Staying streets ahead
by Andy Bryenton
They used to call it the ‘total performance’ philosophy when Ford was at the forefront of racing in the middle of the 20th century. Win on Saturday, sell cars on Monday was the mantra of a generation of marketers and engineers.
To a greater or lesser extent, it worked. Take a look at many of the big names in roadgoing cars, and you’ll find that the more everyday models are often backed up by a super powerful and sometimes even legendary ‘halo’ model. Would so many four-door, naturally aspirated Nissan Skylines have been sold were it not for the monster GT-R version, which demolished lap times worldwide? How about the classic race pedigree of Alfa Romeo, Bentley or Ferrari? This kind of relationship between the track and the road builds reputations.
The reason for this is twofold, but one of the big arguments is that it takes great engineers to make a winning vehicle. Those same bright minds are also employed, making the more usual fare, which comes down the production line, so you know it’s been developed by the best and sharpest.
This concept is being put to a brand new test right now, as Kymco, the world’s biggest producer of quads, bikes and scooters, drop a bombshell on the world of superbikes. Will it transfer to a boost for their on-farm sales of quads and side-by-sides?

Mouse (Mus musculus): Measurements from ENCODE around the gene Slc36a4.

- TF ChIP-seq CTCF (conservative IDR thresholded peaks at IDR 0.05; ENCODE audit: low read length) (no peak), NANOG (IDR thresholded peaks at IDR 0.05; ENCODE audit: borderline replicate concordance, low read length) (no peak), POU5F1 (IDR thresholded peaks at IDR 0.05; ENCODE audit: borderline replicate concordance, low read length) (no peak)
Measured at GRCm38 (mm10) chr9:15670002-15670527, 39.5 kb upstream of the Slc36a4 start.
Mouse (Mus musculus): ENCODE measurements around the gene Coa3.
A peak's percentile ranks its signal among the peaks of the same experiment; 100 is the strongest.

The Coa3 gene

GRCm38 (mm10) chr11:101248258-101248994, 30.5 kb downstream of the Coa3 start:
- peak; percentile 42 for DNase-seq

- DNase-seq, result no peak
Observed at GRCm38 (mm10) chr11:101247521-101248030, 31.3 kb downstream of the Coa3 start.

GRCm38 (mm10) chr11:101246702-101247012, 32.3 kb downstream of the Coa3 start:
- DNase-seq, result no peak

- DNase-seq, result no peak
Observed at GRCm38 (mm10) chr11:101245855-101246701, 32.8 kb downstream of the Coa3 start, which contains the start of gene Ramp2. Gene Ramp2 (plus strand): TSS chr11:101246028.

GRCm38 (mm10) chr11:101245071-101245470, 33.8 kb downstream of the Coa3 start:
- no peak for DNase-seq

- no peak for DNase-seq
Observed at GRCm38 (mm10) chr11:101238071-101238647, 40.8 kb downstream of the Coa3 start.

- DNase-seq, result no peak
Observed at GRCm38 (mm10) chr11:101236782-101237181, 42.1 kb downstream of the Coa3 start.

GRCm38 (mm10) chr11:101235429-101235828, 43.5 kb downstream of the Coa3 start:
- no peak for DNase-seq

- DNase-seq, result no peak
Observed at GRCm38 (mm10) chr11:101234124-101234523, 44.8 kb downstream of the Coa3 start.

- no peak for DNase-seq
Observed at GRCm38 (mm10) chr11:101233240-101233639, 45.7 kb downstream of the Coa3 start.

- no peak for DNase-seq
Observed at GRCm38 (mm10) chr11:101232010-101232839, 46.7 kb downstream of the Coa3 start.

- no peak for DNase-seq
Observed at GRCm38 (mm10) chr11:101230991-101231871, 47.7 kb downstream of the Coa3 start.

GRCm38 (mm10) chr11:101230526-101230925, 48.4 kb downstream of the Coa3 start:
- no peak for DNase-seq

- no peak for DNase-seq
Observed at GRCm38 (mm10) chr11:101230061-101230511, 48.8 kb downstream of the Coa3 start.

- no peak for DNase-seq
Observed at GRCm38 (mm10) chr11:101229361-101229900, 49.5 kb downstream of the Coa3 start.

Certainly, the brains trust behind the SuperNEX electric sports bike has done an impeccable job of wringing speed from voltage.
From 0–250 km/h in just above 10 seconds, for starters. They have deliberately done away with a single speed electric motor approach, which delivers maximum performance in the middle of the powerband. Instead, a six-speed gearbox delivers the kind of precision shifts that are a joy to execute when using a sports bike to its full potential. It’s a study in modern design, a simple idea well executed, and a machine of extreme power all in one.
That is a fine reflection on the Kymco brand in general, of course. One must assume, as the Taiwanese brand unleashes a supercar-fast electric two-wheeler, that their engineering for models like the MXU400 ATV
and the UXV700i must be similarly top notch.